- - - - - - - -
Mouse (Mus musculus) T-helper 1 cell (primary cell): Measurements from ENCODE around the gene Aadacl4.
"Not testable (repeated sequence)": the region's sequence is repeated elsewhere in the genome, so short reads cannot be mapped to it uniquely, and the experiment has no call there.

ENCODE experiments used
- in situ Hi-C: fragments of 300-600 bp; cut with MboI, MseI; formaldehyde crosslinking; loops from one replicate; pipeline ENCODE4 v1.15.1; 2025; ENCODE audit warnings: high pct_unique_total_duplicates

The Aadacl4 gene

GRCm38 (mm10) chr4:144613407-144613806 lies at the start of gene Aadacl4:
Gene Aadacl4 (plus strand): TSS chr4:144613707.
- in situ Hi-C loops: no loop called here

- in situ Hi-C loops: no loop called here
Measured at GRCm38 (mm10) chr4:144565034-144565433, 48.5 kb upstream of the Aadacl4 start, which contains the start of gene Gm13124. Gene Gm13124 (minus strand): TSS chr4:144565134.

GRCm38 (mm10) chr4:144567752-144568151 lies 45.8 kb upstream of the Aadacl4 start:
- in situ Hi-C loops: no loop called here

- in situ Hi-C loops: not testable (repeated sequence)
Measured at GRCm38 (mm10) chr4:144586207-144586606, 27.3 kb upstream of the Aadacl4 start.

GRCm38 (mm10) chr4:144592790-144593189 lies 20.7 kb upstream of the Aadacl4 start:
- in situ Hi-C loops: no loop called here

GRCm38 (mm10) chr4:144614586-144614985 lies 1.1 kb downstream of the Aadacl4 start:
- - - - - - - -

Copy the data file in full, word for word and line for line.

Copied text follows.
Mouse (Mus musculus) T-helper 1 cell (primary cell): Measurements from ENCODE around the gene Aadacl4.
"Not testable (repeated sequence)": the region's sequence is repeated elsewhere in the genome, so short reads cannot be mapped to it uniquely, and the experiment has no call there.

ENCODE experiments used
- in situ Hi-C: fragments of 300-600 bp; cut with MboI, MseI; formaldehyde crosslinking; loops from one replicate; pipeline ENCODE4 v1.15.1; 2025; ENCODE audit warnings: high pct_unique_total_duplicates

The Aadacl4 gene

GRCm38 (mm10) chr4:144613407-144613806 lies at the start of gene Aadacl4:
Gene Aadacl4 (plus strand): TSS chr4:144613707.
- in situ Hi-C loops: no loop called here

- in situ Hi-C loops: no loop called here
Measured at GRCm38 (mm10) chr4:144565034-144565433, 48.5 kb upstream of the Aadacl4 start, which contains the start of gene Gm13124. Gene Gm13124 (minus strand): TSS chr4:144565134.

GRCm38 (mm10) chr4:144567752-144568151 lies 45.8 kb upstream of the Aadacl4 start:
- in situ Hi-C loops: no loop called here

- in situ Hi-C loops: not testable (repeated sequence)
Measured at GRCm38 (mm10) chr4:144586207-144586606, 27.3 kb upstream of the Aadacl4 start.

GRCm38 (mm10) chr4:144592790-144593189 lies 20.7 kb upstream of the Aadacl4 start:
- in situ Hi-C loops: no loop called here

GRCm38 (mm10) chr4:144614586-144614985 lies 1.1 kb downstream of the Aadacl4 start: